Wednesday, April 7, 2010

Lost: Happily Ever After

I started writing this post several times and each time I ended up scraping the draft and starting all over.  I really wanted to write about the theories of quantum mechanics and how I think they relate to Lost.  Each time I tried, the post read more like a physics lecture than my commentary on a TV show.  After all of the writes and re-writes, the point I wanted to get across kept getting buried in theories and thought experiments.  So in an effort to not bore you with Heisenberg’s Uncertainty Principle and Schrodinger’s Cat, I will put some references at the bottom of the post if you would like to read more about it and carry on with just some commentary and very little physics.

First things first.  Did you see the kick-ass painting of the scales in Widmore’s office?  I don’t think I ever noticed that painting in there before.

Now back to the theories.  I believe tonight’s episode was very similar to the collapse of the wave function in quantum mechanics.  There exists two concurrent timelines, the LA-verse and the Island-verse, one where the bomb exploded and destroyed the Swan Station and one where the bomb didn’t explode and Oceanic 815 crashed on the island.  Those two timelines can exist simultaneously, but once one is observed, they begin to collapse into a single timeline or one is forced to cease existance.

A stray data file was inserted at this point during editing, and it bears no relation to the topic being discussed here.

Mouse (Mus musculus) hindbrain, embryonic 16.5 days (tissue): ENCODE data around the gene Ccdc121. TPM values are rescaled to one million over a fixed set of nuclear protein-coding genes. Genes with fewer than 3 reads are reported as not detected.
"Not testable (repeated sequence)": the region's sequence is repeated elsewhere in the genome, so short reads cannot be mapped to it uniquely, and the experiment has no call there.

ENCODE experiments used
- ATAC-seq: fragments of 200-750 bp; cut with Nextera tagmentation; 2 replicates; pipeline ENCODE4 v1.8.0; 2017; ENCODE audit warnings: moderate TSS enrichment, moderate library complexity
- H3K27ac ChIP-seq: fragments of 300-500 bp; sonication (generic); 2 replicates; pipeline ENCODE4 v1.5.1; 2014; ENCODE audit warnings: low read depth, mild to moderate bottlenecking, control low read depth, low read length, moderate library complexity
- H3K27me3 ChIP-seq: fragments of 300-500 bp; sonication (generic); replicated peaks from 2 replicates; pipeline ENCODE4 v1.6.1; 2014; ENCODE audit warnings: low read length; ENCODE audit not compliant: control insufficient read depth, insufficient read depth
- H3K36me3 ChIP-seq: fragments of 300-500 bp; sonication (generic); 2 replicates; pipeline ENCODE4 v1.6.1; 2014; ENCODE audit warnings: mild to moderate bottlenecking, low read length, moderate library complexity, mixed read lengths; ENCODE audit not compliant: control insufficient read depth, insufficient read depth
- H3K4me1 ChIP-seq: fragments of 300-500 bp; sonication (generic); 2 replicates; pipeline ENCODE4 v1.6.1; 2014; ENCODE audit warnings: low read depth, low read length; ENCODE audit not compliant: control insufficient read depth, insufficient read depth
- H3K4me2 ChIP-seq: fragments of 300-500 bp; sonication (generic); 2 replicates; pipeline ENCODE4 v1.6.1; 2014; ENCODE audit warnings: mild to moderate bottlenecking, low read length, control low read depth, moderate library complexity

We learned why Desmond is so special.  Widmore thinks that Desmond’s ability to withstand huge amounts of electromagnetic energy (which I think also correlates to his ability to time travel) can do something to save the island.  The experiment that Charles and his team perform on Desmond causes him to “split” again, but this time it is not into his historic timeline, but into the alternate timeline.  He was able to witness himself living a completely different life in the LA-verse. 

Now that each version of reality has witnessed the other, at least through Desmond’s, Charlie’s and Daniel’s eyes, the wave function is beginning to collapse.  And in a Highlander-like fashion, there can be only one.  It seems that love, or having someone be a constant, is going to be the deciding factor.  Desmond’s Penny, Charlie’s Claire and Daniel’s Charlotte have triggered the peeks into the other lives that they could have all lead.

I have always thought that the LA-verse was flat and bland, but I didn’t realize until last night that the LA-verse seems to be missing something fundamental.  I believe that that something might be love or passion, the same spectacular love that Charlie witnessed in his near death experience and drove him to prove it to Desmond.  Could the destruction of the island have removed something fundamental from the world?  Or did the destruction of the island tip the balance of the scales in the wrong direction?

More information on Quantum Mechanics:

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